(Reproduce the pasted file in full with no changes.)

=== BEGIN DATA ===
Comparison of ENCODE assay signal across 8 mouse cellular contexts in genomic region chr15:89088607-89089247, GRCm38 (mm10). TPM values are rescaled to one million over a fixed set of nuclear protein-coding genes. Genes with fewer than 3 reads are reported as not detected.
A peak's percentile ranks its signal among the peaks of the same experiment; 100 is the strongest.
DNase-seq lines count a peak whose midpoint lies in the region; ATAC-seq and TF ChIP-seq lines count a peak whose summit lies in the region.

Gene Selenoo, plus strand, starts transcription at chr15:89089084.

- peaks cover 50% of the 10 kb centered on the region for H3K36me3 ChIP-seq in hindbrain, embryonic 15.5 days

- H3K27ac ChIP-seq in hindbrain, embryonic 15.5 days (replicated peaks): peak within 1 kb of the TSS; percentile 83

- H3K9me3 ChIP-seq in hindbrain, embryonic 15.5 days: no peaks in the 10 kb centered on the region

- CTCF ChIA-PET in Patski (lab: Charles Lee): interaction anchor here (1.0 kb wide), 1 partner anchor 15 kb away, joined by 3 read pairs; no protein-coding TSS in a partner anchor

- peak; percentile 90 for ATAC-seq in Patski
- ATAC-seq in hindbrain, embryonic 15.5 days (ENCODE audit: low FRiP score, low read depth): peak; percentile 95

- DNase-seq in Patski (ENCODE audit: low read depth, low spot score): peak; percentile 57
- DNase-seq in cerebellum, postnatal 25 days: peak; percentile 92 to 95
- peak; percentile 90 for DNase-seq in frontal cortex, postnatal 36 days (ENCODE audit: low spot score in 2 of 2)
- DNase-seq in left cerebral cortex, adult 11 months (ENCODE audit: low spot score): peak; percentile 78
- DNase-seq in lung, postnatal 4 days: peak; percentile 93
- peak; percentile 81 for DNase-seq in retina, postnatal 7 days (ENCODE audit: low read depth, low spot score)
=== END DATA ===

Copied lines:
Comparison of ENCODE assay signal across 8 mouse cellular contexts in genomic region chr15:89088607-89089247, GRCm38 (mm10). TPM values are rescaled to one million over a fixed set of nuclear protein-coding genes. Genes with fewer than 3 reads are reported as not detected.
A peak's percentile ranks its signal among the peaks of the same experiment; 100 is the strongest.
DNase-seq lines count a peak whose midpoint lies in the region; ATAC-seq and TF ChIP-seq lines count a peak whose summit lies in the region.

Gene Selenoo, plus strand, starts transcription at chr15:89089084.

- peaks cover 50% of the 10 kb centered on the region for H3K36me3 ChIP-seq in hindbrain, embryonic 15.5 days

- H3K27ac ChIP-seq in hindbrain, embryonic 15.5 days (replicated peaks): peak within 1 kb of the TSS; percentile 83

- H3K9me3 ChIP-seq in hindbrain, embryonic 15.5 days: no peaks in the 10 kb centered on the region

- CTCF ChIA-PET in Patski (lab: Charles Lee): interaction anchor here (1.0 kb wide), 1 partner anchor 15 kb away, joined by 3 read pairs; no protein-coding TSS in a partner anchor

- peak; percentile 90 for ATAC-seq in Patski
- ATAC-seq in hindbrain, embryonic 15.5 days (ENCODE audit: low FRiP score, low read depth): peak; percentile 95

- DNase-seq in Patski (ENCODE audit: low read depth, low spot score): peak; percentile 57
- DNase-seq in cerebellum, postnatal 25 days: peak; percentile 92 to 95
- peak; percentile 90 for DNase-seq in frontal cortex, postnatal 36 days (ENCODE audit: low spot score in 2 of 2)
- DNase-seq in left cerebral cortex, adult 11 months (ENCODE audit: low spot score): peak; percentile 78
- DNase-seq in lung, postnatal 4 days: peak; percentile 93
- peak; percentile 81 for DNase-seq in retina, postnatal 7 days (ENCODE audit: low read depth, low spot score)